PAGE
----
Drill 6. Left handed Putting: Putt with your left hand only if you are right handed, or vice versa. The goal is to make smooth and balanced strokes with your non-dominant hand. This drill helps with stroke path and balance.

  • Setup: Hold your putter with your left hand only if you are right handed, or vice versa. Place a ball on the floor. Place a target on the floor, such as a cup or a hole mat.
  • Instructions: Putt the ball with your non-dominant hand to the target. Try to make smooth and balanced strokes without losing control of the putter or ball.
  • Scoring: Give yourself one point for each successful putt that reaches the target.
  • Variations: Try to increase the distance or reduce the target size.

Drill 7. Alignment stick drill: It’s hard to know if your putter is square to the target line as you have no visual reference to work with. Personally, I’m normally aligned slightly open to the target. So this drill was a bit of an eye opener for me. Using an alignment stick that points at the target will help you make sure that your putter is square to the target line.

  • Setup: Place two alignment sticks on the ground and aligned with your target (your cup or PuttOut for example) leave enough space between the two for your putter
  • Instructions: When you place your putter on the ground, use the alignment sticks as a reference to determine if your putter is square.
  • Scoring: Not required for this drill.
  • Variations: Not required for this drill.

Drill 8. Gate putting drill: Putt through two tees that form a gate in front of the ball. The goal is to hit the ball through the gate without touching either tee. This drill helps with stroke path and direction.

  • Setup: Place two tees on the floor about an inch apart, forming a gate in front of the ball. Place a ball behind the gate. Place a target on the floor, such as a cup or a hole mat.
  • Instructions: Putt the ball through the gate to the target without touching either tee with your putter or ball.
  • Scoring: Give yourself one point for each successful putt that goes through the gate and reaches the target.
  • Variations: Try to increase the difficulty by moving tees closer together or further from the ball, or using smaller tees.

Drill 9. Yard stick drill: Putt along a yard stick on the floor. The goal is to keep the ball on the yard stick and not let it fall off at any point along the way to the target at the end of the yard stick.

  • Setup: Place a yard stick on the floor with one end pointing towards a target on the floor, such as a cup or a hole mat. Place a ball on the other end of the yard stick.
  • Instructions: Putt the ball along the yard stick to the target without letting it fall off at any point. Repeat from different angles and distances.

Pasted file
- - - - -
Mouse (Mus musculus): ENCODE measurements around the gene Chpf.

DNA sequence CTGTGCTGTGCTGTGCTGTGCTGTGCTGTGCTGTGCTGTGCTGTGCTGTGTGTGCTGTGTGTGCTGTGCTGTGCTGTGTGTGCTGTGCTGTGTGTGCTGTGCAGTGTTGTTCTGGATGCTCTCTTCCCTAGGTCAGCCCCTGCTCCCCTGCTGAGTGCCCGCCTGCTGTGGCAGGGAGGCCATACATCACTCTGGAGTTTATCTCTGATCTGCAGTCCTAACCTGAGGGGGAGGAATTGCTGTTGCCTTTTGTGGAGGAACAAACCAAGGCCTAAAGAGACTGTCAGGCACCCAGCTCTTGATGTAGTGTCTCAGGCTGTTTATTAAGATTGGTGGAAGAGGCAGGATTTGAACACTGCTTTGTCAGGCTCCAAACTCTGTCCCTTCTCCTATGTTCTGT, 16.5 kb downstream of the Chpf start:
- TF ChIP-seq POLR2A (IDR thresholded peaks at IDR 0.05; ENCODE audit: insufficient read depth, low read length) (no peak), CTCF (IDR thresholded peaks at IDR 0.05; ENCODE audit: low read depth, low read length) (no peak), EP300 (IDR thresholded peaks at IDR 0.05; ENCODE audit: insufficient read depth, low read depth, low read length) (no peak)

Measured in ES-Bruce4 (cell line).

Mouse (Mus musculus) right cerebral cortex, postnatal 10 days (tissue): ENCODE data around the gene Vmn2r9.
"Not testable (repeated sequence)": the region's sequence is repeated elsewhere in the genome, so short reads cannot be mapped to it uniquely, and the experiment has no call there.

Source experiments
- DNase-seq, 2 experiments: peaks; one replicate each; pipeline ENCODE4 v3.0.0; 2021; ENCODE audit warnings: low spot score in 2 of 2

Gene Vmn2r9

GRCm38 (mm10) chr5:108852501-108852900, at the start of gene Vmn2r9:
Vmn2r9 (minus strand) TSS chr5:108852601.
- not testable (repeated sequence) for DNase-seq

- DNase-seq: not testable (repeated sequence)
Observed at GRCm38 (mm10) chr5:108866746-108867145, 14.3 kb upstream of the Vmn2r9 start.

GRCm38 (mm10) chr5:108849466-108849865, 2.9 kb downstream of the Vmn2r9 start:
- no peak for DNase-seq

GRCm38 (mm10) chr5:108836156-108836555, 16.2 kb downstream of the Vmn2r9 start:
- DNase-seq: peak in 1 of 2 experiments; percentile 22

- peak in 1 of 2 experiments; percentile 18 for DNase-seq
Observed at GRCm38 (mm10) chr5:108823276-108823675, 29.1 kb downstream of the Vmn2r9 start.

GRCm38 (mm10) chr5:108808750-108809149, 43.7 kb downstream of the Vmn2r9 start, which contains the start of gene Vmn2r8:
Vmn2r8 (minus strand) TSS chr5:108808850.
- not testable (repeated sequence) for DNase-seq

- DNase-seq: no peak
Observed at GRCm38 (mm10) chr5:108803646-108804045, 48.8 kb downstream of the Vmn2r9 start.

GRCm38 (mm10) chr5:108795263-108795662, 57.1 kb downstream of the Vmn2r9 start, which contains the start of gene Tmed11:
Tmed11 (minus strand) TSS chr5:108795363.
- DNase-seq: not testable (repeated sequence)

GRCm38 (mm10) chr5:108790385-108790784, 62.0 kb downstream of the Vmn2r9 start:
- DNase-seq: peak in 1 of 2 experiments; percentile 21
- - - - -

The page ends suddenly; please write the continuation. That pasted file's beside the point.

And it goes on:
• Scoring: Give yourself one point for each successful putt that stays on the yard stick and reaches the target.
  • Variations: Try to increase the difficulty by using a narrower or longer yard stick or using a smaller target.

Remember, setting aside just 30 minutes a week to work on your putting stroke will have a huge benefit on your score at the course.

how to practice putting at home

Utilizing Technology For Feedback To Improve Your Putting

Have you ever wanted to practice your golf putting at home and improve your game just like pro golfers such as Tiger Woods? Well, thanks to advances in technology, you can now get valuable feedback and improve your putting game right from the comfort of your own home.

There are various technology tools and devices that can help you practice your putting more effectively and efficiently. For example, you can use apps and software like Blast Golf, PuttOut, or Perfect Putter to measure and analyze your putting performance. These applications can provide insights into your putter face angle, stroke speed, and other aspects of your putting technique.

Additionally, sensors and trackers such as Blast Motion, SkyTrak, or Rapsodo can be attached to your putter or ball to give you real-time feedback on your putting stroke. They help you understand how the putter face impacts the ball and provide insights into your putt’s speed and direction.

For an even more immersive practice experience, consider simulators and putting mats like OptiShot, SkyTrak, or PuttView. These provide realistic and interactive putting scenarios by mimicking various green speeds and simulating actual golf courses.

When choosing the right technology for your home practice, it’s essential to consider factors like your budget, available space, and specific goals. Take some time to compare features, benefits, and reviews of different tools and devices to find the one that best suits your needs.

Once you’ve chosen the perfect technology to support your practice, make sure to follow the instructions and guidelines to get the most out of your investment. Integrating these tools with existing drills and routines can help you see significant improvements in your putting skills.